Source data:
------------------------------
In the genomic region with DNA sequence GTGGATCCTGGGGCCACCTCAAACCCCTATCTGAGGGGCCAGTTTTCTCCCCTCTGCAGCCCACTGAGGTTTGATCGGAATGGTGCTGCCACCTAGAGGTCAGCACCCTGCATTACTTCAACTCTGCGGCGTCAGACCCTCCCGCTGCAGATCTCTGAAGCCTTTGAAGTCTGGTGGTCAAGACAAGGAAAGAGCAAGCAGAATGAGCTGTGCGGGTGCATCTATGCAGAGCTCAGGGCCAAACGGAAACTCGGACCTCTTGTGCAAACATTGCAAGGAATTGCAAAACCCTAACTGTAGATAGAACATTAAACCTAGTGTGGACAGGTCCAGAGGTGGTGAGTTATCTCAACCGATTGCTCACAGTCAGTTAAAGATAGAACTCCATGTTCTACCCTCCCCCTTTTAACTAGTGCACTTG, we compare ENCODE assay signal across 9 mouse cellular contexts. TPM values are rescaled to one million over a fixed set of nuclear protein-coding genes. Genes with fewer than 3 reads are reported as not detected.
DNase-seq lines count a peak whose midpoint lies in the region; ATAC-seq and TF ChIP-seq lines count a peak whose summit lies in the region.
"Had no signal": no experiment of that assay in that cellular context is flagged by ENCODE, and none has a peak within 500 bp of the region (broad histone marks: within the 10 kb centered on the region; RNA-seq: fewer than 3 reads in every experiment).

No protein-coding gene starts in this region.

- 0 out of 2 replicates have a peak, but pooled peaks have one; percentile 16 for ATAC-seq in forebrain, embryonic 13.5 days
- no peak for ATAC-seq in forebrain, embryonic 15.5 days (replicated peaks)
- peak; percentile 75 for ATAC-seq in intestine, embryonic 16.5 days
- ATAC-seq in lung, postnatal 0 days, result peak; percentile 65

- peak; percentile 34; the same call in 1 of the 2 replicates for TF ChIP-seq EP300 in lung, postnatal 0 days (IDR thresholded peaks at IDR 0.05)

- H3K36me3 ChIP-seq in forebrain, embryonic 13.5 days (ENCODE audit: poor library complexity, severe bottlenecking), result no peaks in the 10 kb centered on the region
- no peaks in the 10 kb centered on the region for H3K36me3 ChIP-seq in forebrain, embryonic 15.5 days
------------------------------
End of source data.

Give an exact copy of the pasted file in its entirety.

In the genomic region with DNA sequence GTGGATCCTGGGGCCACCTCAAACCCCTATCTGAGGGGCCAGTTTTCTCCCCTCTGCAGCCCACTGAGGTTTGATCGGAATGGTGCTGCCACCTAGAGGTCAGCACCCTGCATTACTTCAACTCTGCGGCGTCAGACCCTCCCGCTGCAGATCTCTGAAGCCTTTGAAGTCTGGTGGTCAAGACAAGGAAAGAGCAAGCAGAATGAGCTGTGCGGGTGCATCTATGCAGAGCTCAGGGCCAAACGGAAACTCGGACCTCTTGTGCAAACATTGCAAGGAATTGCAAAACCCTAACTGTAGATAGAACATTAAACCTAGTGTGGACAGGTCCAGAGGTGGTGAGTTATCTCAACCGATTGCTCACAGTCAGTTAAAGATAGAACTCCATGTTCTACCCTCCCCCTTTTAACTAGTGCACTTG, we compare ENCODE assay signal across 9 mouse cellular contexts. TPM values are rescaled to one million over a fixed set of nuclear protein-coding genes. Genes with fewer than 3 reads are reported as not detected.
DNase-seq lines count a peak whose midpoint lies in the region; ATAC-seq and TF ChIP-seq lines count a peak whose summit lies in the region.
"Had no signal": no experiment of that assay in that cellular context is flagged by ENCODE, and none has a peak within 500 bp of the region (broad histone marks: within the 10 kb centered on the region; RNA-seq: fewer than 3 reads in every experiment).

No protein-coding gene starts in this region.

- 0 out of 2 replicates have a peak, but pooled peaks have one; percentile 16 for ATAC-seq in forebrain, embryonic 13.5 days
- no peak for ATAC-seq in forebrain, embryonic 15.5 days (replicated peaks)
- peak; percentile 75 for ATAC-seq in intestine, embryonic 16.5 days
- ATAC-seq in lung, postnatal 0 days, result peak; percentile 65

- peak; percentile 34; the same call in 1 of the 2 replicates for TF ChIP-seq EP300 in lung, postnatal 0 days (IDR thresholded peaks at IDR 0.05)

- H3K36me3 ChIP-seq in forebrain, embryonic 13.5 days (ENCODE audit: poor library complexity, severe bottlenecking), result no peaks in the 10 kb centered on the region
- no peaks in the 10 kb centered on the region for H3K36me3 ChIP-seq in forebrain, embryonic 15.5 days